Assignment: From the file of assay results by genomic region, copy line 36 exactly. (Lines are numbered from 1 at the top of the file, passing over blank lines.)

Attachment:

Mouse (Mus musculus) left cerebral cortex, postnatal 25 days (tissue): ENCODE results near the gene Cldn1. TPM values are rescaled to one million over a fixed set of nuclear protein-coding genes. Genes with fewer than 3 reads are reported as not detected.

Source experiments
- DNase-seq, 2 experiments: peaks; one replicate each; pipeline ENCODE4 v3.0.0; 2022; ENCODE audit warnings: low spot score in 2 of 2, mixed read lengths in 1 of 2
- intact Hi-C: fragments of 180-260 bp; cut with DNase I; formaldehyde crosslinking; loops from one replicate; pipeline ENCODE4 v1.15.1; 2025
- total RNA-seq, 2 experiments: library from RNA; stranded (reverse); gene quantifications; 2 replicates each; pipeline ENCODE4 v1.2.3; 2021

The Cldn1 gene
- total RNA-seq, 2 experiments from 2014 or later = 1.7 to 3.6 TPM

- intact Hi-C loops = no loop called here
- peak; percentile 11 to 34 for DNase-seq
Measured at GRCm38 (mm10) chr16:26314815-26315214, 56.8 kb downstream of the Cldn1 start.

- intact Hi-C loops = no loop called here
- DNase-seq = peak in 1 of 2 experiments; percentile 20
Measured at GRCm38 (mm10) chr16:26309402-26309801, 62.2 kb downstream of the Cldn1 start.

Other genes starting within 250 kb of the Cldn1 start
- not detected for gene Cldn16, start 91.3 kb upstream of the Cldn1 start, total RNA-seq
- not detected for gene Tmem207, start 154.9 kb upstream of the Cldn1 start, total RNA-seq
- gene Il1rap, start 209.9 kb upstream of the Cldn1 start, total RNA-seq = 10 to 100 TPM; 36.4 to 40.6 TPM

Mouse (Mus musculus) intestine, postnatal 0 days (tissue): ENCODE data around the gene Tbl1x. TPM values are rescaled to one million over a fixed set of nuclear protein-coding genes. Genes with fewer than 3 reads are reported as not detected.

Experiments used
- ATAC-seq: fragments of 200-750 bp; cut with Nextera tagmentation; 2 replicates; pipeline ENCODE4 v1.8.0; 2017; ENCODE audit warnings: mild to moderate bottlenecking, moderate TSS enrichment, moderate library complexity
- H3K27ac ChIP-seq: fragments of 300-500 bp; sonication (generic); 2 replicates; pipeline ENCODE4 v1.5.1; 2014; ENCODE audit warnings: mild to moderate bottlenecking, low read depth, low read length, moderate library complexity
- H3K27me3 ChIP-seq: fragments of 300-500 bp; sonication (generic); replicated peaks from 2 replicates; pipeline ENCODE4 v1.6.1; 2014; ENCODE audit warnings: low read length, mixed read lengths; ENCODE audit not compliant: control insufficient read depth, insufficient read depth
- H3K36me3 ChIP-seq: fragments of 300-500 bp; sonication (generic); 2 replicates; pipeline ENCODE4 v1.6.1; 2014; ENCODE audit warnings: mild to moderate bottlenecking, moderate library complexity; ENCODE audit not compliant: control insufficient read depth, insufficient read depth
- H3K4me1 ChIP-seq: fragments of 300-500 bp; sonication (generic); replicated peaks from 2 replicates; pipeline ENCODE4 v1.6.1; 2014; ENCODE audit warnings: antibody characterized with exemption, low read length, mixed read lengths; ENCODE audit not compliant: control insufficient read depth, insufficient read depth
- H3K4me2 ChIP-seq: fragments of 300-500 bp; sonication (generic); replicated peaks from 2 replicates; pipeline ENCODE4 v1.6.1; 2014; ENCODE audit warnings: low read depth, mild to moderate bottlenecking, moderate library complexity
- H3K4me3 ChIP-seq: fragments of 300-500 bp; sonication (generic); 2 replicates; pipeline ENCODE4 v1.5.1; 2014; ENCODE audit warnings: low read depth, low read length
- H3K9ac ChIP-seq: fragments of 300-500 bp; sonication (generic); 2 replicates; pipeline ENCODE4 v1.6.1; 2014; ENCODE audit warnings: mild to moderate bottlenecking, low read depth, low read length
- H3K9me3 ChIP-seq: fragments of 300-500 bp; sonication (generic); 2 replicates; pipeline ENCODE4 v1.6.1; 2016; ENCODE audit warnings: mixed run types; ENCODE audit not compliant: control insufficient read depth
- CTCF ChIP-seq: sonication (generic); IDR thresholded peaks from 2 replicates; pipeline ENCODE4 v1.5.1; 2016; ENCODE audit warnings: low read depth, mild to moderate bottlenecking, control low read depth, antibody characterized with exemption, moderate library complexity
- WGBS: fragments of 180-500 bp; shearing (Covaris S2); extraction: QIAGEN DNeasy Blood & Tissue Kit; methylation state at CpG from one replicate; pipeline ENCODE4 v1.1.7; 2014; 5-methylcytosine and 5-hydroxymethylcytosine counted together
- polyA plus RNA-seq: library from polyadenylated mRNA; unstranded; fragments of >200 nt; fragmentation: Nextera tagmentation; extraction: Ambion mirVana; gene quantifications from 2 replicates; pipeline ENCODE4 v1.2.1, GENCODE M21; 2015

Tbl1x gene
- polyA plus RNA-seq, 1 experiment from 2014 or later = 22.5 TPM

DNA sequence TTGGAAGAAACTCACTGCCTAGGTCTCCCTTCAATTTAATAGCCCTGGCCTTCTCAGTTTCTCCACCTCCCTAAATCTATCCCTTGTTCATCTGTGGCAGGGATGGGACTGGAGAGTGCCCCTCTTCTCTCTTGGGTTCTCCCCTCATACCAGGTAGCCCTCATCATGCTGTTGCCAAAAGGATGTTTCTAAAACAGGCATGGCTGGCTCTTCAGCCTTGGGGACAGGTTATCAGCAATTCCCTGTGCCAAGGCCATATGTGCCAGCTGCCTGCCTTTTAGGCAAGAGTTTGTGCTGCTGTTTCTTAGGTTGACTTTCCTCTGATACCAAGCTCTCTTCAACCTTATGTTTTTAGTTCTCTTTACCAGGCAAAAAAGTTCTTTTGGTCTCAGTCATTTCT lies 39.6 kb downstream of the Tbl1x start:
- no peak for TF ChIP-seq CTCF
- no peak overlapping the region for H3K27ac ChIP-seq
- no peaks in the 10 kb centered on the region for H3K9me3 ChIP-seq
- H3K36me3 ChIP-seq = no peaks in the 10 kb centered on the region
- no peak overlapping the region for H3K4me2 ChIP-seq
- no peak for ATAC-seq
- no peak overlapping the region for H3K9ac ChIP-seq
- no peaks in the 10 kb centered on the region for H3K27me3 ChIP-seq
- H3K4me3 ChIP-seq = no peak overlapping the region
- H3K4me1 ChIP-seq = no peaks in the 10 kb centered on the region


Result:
- no peak overlapping the region for H3K27ac ChIP-seq